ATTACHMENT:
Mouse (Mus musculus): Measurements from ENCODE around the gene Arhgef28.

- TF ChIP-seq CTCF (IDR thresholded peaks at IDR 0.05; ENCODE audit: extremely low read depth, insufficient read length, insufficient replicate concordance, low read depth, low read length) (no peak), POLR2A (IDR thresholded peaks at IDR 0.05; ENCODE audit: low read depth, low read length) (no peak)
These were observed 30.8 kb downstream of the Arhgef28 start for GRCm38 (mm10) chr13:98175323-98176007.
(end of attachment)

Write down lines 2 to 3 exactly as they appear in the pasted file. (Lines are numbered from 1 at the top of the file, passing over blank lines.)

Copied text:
- TF ChIP-seq CTCF (IDR thresholded peaks at IDR 0.05; ENCODE audit: extremely low read depth, insufficient read length, insufficient replicate concordance, low read depth, low read length) (no peak), POLR2A (IDR thresholded peaks at IDR 0.05; ENCODE audit: low read depth, low read length) (no peak)
These were observed 30.8 kb downstream of the Arhgef28 start for GRCm38 (mm10) chr13:98175323-98176007.